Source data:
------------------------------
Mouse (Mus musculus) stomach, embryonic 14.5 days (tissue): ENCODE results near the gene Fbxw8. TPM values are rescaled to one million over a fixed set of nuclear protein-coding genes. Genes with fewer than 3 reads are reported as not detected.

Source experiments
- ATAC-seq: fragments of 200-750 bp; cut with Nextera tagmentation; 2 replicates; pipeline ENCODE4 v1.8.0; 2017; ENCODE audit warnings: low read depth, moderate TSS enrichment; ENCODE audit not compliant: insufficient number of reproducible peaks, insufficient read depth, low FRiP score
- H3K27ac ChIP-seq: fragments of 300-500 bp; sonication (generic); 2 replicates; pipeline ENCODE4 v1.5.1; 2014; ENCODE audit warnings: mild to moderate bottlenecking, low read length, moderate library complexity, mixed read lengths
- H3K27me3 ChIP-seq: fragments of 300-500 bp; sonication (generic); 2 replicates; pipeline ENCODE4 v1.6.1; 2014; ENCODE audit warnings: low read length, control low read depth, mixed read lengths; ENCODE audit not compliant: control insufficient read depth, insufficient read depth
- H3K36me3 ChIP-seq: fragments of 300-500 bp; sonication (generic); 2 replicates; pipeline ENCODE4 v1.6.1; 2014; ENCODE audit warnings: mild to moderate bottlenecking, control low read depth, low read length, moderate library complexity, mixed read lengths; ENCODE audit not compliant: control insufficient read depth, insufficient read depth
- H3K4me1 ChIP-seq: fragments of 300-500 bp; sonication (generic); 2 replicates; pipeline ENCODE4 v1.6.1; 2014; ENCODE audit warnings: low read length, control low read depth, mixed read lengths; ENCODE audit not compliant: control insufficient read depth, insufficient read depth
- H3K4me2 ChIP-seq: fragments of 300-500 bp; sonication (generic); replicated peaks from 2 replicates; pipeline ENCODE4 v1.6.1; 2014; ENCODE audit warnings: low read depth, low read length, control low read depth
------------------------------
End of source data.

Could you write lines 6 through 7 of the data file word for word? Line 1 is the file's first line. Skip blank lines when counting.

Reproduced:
- H3K36me3 ChIP-seq: fragments of 300-500 bp; sonication (generic); 2 replicates; pipeline ENCODE4 v1.6.1; 2014; ENCODE audit warnings: mild to moderate bottlenecking, control low read depth, low read length, moderate library complexity, mixed read lengths; ENCODE audit not compliant: control insufficient read depth, insufficient read depth
- H3K4me1 ChIP-seq: fragments of 300-500 bp; sonication (generic); 2 replicates; pipeline ENCODE4 v1.6.1; 2014; ENCODE audit warnings: low read length, control low read depth, mixed read lengths; ENCODE audit not compliant: control insufficient read depth, insufficient read depth